Facebook used autodialing equipment to contact consumers’ cell phones without consent. One consumer who had not consented to receive such messages brought a class action against Facebook for violating the Telephone Consumer Protection Act (TCPA), which prohibits the use of autodialers to call cell phones without the subscriber’s consent. Facebook moved to dismiss the case on two grounds: It argued that the TCPA’s prohibition, which allows autodialed calls to cell phones for the purpose of collecting a debt owed to the government, violates the First Amendment by distinguishing between permissible and impermissible calls based on the content of speech. It also argued that the equipment it used did not meet the definition of an autodialier under the statute. The district court granted the motion on the latter ground. On appeal, the Ninth Circuit reversed, holding that the complaint adequately alleged use of an autodialer. The court of appeals also held that the TCPA violates the First Amendment by distinguishing between permissible and impermissible calls based on the content of speech, but it cured the violation by severing the content-based provision.
Facebook then filed a cert. petition challenging both the Ninth Circuit’s ruling that the government-debt-collection exception is severable from the TCPA and its holding that the statutory definition of an automated telephone dialing system does not require the capability of generating numbers randomly or sequentially. Public Citizen Litigation Group, serving as co-counsel before the Supreme Court, assisted with the brief in opposition to the petition. The Supreme Court held Facebook’s petition pending its decision in Barr v. American Association of Political Consultants, which presented the First Amendment/severability issue advanced by Facebook. Meanwhile, a conflict among the courts of appeals developed over the automated telephone dialing system issue. The Supreme Court’s ruling in Barr disposed of Facebook’s First Amendment challenge, but in light of the conflict over the autodialer issue, the Court granted certiorari on July 9, 2020, to resolve that issue. On October 16, 2020, we submitted Duguid’s brief on the merits. The brief argues that the language, structure, purpose, subject matter and context of the TCPA all show that its robocalling prohibition is best read to cover calls from autodialers that store numbers to be called, regardless of whether they use random or sequential number generators.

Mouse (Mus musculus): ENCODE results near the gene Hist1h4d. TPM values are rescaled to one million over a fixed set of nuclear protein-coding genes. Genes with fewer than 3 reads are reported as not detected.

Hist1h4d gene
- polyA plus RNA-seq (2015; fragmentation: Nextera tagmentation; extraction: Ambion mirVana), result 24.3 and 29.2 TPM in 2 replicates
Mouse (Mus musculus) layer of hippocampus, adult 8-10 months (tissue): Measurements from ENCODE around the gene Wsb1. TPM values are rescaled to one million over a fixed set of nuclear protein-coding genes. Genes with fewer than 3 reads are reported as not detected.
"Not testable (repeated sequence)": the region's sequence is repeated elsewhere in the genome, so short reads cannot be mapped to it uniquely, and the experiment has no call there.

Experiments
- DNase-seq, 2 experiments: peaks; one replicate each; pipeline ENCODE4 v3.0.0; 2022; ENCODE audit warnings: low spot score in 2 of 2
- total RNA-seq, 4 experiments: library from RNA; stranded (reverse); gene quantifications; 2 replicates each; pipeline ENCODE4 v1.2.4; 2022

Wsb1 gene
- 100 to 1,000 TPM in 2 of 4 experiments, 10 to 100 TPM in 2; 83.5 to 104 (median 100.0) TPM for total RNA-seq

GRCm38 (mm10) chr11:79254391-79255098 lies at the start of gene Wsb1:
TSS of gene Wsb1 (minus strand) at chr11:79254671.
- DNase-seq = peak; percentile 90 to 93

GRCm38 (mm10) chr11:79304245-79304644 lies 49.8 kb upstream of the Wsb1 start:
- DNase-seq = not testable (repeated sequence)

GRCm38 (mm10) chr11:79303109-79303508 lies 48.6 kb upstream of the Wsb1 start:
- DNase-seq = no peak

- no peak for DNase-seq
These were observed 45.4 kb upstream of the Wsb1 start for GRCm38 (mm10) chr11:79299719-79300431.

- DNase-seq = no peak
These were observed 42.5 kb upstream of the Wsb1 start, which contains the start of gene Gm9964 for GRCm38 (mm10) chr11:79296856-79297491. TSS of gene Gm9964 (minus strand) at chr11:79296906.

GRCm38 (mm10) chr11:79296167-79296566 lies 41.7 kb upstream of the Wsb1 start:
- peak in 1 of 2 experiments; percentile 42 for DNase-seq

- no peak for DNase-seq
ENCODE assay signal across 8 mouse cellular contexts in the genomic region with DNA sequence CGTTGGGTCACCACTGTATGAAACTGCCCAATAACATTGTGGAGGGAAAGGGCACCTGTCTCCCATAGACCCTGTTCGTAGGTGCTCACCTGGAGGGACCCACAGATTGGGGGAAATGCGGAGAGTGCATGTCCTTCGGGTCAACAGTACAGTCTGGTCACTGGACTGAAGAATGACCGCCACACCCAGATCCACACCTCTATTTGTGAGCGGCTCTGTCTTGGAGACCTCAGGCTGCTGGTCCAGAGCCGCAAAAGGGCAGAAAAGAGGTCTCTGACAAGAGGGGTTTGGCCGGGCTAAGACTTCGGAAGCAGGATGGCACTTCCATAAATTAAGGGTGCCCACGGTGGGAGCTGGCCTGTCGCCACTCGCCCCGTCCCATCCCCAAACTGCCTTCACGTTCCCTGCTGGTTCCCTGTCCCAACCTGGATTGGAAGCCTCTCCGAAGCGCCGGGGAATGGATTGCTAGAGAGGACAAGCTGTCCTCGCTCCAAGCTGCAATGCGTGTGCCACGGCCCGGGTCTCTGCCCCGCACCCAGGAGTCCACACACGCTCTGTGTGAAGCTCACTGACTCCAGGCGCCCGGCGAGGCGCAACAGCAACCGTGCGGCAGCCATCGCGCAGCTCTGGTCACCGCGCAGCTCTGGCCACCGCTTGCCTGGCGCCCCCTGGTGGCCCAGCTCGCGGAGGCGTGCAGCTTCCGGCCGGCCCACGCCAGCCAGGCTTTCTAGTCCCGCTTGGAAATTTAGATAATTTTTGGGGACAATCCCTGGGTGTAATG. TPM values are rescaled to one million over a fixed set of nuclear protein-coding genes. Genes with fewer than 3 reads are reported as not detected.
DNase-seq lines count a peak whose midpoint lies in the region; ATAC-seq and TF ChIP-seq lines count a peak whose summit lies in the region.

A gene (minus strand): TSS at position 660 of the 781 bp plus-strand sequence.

The Supreme Court heard oral argument in December 2020. On April 1, 2021, the Court ruled in favor of Facebook, holding that the TCPA’s robocalling prohibition applies only to devices that use random or sequential number generators.